In a 5-3 vote, Fort Wayne City Council gave preliminary approval Sept. 15 to a resolution that will give them authority to investigate why the $280 million Electric Works deal died.

The investigation could include subpoenaing Mayor Tom Henry and/or Deputy Mayor Karl Bandemer to testify at a public City Council meeting.

Voting against the resolution were Jason Arp, R-4th; Geoff Paddock, D-5th, and Sharon Tucker, D-6th. Michelle Chambers, D-at large, was absent.

Tom Didier, R-3rd, and Glynn Hines, D-at large, who co-sponsored the resolution, voted in favor of it along with Paul Ensley, R-1st; Tom Freistroffer, R-at large; and Russ Jehl, R-2nd. A final vote will be taken Sept. 22.

The issue arose when the city’s redevelopment commission canceled the economic development agreement with developers RTM Ventures on Aug. 3, saying they didn’t have all their financing in order. The commission would not grant them a sixth extension to do so. Electric Works developers say now every piece of funding is in place — however the nullification of the EDA resulted in the loss of $62 million in public funding that RTM needs.

Even though the redevelopment commission made the decision to pull the plug, Hines and Didier — along with other council members and members of the community — wanted a more thorough explanation. They wanted to hear from Henry, who appoints three members of the redevelopment commission.

Henry’s response has been that the redevelopment commission and the city’s attorney would address council’s questions. Henry was invited to speak at several council meetings and declined.

Ensley offered an amendment requiring a two-thirds vote of council to subpoena elected officials as part of the investigation. The amendment passed. Jehl expressed concern that setting precedent by subpoenaing the mayor would turn Fort Wayne into Washington, D.C., where whenever politicians disagree they “throw subpoenas around.”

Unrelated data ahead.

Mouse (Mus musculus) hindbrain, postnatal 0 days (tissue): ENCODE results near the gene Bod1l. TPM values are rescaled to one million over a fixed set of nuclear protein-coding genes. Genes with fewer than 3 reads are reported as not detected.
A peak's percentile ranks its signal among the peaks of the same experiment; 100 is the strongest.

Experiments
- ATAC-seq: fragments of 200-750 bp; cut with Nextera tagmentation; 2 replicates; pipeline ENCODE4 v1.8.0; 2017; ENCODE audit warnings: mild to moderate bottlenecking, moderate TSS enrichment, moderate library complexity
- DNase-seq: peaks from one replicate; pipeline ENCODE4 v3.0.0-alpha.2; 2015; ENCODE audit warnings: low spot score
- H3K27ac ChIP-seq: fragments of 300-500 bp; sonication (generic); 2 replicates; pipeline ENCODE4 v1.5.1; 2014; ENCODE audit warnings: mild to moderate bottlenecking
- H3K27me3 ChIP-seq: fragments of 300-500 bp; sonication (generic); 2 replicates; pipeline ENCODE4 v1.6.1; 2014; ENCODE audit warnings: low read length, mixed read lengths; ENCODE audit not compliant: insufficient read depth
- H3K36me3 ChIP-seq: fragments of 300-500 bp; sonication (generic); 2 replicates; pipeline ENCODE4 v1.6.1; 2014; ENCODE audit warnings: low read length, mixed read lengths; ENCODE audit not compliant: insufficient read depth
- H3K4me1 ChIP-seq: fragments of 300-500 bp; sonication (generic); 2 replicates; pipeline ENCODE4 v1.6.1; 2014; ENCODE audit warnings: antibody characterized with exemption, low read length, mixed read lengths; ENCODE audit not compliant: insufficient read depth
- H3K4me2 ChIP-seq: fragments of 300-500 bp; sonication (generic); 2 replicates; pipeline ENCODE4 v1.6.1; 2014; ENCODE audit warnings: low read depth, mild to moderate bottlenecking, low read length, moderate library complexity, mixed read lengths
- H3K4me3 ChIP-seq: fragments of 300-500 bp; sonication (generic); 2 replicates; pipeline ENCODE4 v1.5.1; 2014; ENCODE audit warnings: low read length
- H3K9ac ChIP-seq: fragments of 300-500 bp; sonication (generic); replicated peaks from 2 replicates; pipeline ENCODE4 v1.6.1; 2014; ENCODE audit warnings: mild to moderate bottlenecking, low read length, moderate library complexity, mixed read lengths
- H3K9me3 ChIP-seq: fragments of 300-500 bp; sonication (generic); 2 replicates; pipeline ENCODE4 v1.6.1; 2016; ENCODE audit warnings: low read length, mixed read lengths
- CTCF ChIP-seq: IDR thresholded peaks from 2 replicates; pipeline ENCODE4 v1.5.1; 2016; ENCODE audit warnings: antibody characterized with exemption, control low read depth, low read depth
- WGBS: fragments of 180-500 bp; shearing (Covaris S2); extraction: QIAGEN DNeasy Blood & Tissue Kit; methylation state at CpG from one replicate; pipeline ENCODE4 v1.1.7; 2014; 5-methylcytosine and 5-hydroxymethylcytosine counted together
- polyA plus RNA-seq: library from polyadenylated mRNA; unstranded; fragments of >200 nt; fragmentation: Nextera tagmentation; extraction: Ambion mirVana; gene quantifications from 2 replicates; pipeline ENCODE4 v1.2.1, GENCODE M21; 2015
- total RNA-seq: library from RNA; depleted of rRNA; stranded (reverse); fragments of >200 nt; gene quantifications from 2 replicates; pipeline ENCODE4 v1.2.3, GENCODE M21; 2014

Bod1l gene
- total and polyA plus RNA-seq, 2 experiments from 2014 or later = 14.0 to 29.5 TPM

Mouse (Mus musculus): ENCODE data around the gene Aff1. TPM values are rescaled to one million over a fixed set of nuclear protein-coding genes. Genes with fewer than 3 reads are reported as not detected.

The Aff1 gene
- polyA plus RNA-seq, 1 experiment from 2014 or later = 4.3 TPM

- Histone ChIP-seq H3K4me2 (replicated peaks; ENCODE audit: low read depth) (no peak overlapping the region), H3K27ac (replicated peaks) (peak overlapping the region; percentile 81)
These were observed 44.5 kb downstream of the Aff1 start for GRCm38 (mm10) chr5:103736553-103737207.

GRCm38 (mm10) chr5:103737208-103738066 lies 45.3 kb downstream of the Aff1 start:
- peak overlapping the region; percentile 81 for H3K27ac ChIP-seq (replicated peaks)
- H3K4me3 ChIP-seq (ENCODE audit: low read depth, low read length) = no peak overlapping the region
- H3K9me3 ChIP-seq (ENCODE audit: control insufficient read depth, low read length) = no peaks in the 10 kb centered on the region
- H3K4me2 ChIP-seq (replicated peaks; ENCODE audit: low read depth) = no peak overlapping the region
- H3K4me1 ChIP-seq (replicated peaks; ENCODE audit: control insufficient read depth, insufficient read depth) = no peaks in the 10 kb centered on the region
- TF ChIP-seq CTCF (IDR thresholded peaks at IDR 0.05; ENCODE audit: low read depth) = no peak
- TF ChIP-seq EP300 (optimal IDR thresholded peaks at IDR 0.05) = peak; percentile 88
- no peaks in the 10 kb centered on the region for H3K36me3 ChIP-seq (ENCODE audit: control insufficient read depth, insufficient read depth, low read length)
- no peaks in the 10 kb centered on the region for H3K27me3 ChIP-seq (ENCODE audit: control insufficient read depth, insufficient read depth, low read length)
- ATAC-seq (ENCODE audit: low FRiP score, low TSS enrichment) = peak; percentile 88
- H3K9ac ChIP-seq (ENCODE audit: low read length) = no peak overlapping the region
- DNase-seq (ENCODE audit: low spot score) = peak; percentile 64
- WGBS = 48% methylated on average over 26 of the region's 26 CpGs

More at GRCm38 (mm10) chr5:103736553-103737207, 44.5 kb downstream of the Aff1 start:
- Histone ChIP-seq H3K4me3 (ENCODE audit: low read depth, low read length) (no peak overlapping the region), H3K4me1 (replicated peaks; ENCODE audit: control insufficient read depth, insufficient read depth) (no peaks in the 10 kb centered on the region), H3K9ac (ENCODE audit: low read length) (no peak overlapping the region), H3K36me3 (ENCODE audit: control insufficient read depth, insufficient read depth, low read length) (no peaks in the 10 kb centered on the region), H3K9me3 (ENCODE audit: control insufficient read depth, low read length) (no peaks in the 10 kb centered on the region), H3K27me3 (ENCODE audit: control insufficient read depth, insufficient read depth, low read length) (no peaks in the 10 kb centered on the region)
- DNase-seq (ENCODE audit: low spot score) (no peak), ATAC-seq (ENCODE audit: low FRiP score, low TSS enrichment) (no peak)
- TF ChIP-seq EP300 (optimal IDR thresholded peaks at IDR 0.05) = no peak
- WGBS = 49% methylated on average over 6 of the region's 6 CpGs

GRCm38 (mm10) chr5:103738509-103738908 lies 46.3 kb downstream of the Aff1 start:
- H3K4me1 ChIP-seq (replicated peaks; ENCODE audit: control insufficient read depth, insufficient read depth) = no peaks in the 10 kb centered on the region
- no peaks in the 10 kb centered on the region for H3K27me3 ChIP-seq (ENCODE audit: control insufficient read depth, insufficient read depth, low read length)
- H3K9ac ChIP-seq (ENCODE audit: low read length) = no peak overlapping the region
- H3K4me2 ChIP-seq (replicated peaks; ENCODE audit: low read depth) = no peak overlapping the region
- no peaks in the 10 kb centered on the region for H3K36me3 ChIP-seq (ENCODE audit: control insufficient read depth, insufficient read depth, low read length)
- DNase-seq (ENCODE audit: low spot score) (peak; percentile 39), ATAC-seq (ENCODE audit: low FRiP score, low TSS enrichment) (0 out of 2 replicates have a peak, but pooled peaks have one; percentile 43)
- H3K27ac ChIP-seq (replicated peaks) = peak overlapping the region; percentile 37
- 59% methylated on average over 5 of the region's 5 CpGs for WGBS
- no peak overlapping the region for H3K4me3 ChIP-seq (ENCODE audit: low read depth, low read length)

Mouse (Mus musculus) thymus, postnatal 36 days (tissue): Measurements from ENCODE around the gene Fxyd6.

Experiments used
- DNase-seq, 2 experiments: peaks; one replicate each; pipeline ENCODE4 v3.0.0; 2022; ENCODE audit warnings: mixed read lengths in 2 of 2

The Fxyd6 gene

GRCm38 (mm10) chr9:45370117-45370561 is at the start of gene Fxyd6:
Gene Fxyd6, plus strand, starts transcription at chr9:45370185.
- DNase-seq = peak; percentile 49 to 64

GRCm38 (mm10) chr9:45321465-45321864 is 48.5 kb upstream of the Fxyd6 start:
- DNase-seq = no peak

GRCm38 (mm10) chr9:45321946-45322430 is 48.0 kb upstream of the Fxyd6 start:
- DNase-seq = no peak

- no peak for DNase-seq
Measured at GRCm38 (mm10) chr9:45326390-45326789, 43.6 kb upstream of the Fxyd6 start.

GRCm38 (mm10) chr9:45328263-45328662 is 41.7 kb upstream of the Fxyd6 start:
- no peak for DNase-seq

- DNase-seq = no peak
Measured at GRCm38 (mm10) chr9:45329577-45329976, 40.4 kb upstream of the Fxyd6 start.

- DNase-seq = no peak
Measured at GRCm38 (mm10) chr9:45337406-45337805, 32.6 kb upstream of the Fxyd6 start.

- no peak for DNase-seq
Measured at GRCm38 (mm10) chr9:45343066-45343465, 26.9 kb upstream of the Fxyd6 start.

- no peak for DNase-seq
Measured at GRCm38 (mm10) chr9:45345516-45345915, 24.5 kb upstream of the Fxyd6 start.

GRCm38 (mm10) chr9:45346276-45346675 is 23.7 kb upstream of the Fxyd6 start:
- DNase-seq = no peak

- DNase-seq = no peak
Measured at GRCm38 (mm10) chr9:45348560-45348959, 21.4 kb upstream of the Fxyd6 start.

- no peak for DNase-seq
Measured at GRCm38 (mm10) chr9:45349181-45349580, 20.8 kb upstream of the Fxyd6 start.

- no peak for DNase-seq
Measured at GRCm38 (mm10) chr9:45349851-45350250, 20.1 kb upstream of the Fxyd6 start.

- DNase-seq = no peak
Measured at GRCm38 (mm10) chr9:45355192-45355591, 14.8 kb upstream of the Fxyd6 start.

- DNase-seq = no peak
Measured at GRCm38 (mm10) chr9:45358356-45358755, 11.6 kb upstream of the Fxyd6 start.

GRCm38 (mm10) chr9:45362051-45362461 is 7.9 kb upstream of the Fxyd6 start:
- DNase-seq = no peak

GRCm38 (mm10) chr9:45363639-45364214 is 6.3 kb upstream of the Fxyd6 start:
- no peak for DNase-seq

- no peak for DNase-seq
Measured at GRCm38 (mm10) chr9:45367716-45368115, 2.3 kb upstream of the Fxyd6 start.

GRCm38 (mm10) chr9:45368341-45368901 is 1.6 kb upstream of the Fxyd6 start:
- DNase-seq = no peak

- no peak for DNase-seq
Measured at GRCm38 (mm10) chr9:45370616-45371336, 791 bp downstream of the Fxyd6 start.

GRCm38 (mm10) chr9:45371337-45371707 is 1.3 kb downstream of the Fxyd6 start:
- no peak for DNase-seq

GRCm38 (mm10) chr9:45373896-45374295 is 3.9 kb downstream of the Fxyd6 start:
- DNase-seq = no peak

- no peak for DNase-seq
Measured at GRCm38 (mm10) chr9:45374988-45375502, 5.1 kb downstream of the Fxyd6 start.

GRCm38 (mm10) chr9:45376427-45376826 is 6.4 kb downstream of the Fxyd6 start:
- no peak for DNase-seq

“Subpoenas should not be easy to obtain,” he said.

Paddock represents the 5th District, where Electric Works, formerly a General Electric plant, is located. He’s been involved in bringing the project to fruition for five years. He said he was disappointed in the redevelopment commission’s decision.

But he said there are two issues at hand — investigating how the decision was made and the future of Electric Works.

He is optimistic the project can still move forward, based on recent conversations he’s had. “I don’t want to see the project bogged down,” he said, referring to the investigation.

Paddock didn’t offer details, but said perhaps another entity will be able to ratify the EDA and preserve the public funding. “I’ve been told (a new agreement) could be concluded within the next few weeks,” he said.

Tucker voted no on the investigation, expressing skepticism council will ever find answers as to why the deal fell through.

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